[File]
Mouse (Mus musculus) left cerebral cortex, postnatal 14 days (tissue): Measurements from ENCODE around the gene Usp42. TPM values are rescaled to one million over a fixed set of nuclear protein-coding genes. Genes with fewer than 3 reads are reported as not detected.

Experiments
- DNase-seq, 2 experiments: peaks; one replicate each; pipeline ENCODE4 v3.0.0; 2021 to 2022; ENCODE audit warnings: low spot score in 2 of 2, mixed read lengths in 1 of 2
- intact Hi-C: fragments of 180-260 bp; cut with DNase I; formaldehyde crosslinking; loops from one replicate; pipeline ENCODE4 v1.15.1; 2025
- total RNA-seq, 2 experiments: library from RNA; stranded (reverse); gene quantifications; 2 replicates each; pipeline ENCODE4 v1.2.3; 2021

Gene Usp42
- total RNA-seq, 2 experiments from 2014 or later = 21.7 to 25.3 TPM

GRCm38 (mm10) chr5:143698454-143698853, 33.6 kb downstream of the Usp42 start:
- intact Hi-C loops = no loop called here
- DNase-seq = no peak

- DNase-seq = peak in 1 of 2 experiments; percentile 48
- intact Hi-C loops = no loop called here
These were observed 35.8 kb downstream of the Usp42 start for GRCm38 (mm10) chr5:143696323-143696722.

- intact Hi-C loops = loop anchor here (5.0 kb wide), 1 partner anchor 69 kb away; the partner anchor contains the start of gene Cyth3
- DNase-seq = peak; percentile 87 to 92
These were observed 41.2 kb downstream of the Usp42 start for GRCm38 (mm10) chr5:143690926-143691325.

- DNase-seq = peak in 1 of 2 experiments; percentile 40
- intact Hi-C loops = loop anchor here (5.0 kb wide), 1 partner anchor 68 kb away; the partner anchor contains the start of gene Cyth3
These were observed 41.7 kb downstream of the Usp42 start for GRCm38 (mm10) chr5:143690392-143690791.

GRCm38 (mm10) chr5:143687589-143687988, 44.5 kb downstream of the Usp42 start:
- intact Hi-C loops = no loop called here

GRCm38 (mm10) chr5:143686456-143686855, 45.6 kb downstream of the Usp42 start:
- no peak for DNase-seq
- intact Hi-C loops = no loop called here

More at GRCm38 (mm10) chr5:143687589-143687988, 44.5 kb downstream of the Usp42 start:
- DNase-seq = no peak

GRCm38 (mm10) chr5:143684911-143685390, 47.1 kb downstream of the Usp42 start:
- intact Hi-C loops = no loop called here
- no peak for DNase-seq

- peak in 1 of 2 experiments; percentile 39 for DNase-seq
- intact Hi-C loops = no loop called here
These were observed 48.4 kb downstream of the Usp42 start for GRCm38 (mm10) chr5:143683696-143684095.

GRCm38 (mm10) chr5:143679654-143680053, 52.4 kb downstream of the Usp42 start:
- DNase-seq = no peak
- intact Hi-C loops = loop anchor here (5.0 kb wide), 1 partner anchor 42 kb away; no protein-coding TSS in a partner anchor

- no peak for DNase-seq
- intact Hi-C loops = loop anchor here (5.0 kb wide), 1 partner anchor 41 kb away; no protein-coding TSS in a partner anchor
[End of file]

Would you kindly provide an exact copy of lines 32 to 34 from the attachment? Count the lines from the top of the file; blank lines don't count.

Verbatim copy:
These were observed 48.4 kb downstream of the Usp42 start for GRCm38 (mm10) chr5:143683696-143684095.

GRCm38 (mm10) chr5:143679654-143680053, 52.4 kb downstream of the Usp42 start:
- DNase-seq = no peak